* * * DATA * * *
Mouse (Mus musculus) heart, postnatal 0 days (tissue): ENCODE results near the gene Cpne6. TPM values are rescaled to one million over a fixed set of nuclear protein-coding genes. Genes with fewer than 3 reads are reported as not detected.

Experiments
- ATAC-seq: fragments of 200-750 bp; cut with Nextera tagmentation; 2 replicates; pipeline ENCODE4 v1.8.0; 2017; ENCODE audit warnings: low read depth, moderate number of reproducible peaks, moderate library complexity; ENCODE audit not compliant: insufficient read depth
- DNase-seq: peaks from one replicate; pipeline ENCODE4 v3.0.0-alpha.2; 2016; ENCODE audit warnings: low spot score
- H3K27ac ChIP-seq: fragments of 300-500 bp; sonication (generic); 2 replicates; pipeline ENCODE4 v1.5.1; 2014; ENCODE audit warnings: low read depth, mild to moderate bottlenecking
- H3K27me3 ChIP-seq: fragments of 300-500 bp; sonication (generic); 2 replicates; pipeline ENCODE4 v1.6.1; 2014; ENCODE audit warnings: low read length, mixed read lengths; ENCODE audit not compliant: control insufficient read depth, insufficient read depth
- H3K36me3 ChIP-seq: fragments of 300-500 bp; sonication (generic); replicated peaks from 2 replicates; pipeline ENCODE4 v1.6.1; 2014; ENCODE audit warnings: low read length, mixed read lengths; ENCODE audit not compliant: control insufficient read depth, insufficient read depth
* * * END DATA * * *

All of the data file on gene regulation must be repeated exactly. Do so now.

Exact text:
Mouse (Mus musculus) heart, postnatal 0 days (tissue): ENCODE results near the gene Cpne6. TPM values are rescaled to one million over a fixed set of nuclear protein-coding genes. Genes with fewer than 3 reads are reported as not detected.

Experiments
- ATAC-seq: fragments of 200-750 bp; cut with Nextera tagmentation; 2 replicates; pipeline ENCODE4 v1.8.0; 2017; ENCODE audit warnings: low read depth, moderate number of reproducible peaks, moderate library complexity; ENCODE audit not compliant: insufficient read depth
- DNase-seq: peaks from one replicate; pipeline ENCODE4 v3.0.0-alpha.2; 2016; ENCODE audit warnings: low spot score
- H3K27ac ChIP-seq: fragments of 300-500 bp; sonication (generic); 2 replicates; pipeline ENCODE4 v1.5.1; 2014; ENCODE audit warnings: low read depth, mild to moderate bottlenecking
- H3K27me3 ChIP-seq: fragments of 300-500 bp; sonication (generic); 2 replicates; pipeline ENCODE4 v1.6.1; 2014; ENCODE audit warnings: low read length, mixed read lengths; ENCODE audit not compliant: control insufficient read depth, insufficient read depth
- H3K36me3 ChIP-seq: fragments of 300-500 bp; sonication (generic); replicated peaks from 2 replicates; pipeline ENCODE4 v1.6.1; 2014; ENCODE audit warnings: low read length, mixed read lengths; ENCODE audit not compliant: control insufficient read depth, insufficient read depth